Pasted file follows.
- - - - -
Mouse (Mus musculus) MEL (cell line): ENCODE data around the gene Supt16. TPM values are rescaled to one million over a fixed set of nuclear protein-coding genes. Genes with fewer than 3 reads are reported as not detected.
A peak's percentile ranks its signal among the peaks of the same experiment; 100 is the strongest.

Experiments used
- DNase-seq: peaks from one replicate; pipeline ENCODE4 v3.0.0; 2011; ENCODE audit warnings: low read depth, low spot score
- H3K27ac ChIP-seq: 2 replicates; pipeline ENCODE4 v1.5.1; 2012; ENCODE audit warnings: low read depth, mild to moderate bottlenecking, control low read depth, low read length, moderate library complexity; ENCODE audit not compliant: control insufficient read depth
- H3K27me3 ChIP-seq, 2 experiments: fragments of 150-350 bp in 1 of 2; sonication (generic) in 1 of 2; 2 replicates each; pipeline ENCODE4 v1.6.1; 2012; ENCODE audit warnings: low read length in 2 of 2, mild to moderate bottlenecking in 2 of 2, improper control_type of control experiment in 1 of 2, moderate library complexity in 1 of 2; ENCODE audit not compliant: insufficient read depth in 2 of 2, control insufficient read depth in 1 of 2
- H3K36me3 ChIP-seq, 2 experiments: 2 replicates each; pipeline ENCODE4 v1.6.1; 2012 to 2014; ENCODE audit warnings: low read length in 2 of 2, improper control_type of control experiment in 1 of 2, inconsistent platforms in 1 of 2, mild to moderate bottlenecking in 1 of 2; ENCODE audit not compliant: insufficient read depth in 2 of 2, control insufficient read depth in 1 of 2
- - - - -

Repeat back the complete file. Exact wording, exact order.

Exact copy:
Mouse (Mus musculus) MEL (cell line): ENCODE data around the gene Supt16. TPM values are rescaled to one million over a fixed set of nuclear protein-coding genes. Genes with fewer than 3 reads are reported as not detected.
A peak's percentile ranks its signal among the peaks of the same experiment; 100 is the strongest.

Experiments used
- DNase-seq: peaks from one replicate; pipeline ENCODE4 v3.0.0; 2011; ENCODE audit warnings: low read depth, low spot score
- H3K27ac ChIP-seq: 2 replicates; pipeline ENCODE4 v1.5.1; 2012; ENCODE audit warnings: low read depth, mild to moderate bottlenecking, control low read depth, low read length, moderate library complexity; ENCODE audit not compliant: control insufficient read depth
- H3K27me3 ChIP-seq, 2 experiments: fragments of 150-350 bp in 1 of 2; sonication (generic) in 1 of 2; 2 replicates each; pipeline ENCODE4 v1.6.1; 2012; ENCODE audit warnings: low read length in 2 of 2, mild to moderate bottlenecking in 2 of 2, improper control_type of control experiment in 1 of 2, moderate library complexity in 1 of 2; ENCODE audit not compliant: insufficient read depth in 2 of 2, control insufficient read depth in 1 of 2
- H3K36me3 ChIP-seq, 2 experiments: 2 replicates each; pipeline ENCODE4 v1.6.1; 2012 to 2014; ENCODE audit warnings: low read length in 2 of 2, improper control_type of control experiment in 1 of 2, inconsistent platforms in 1 of 2, mild to moderate bottlenecking in 1 of 2; ENCODE audit not compliant: insufficient read depth in 2 of 2, control insufficient read depth in 1 of 2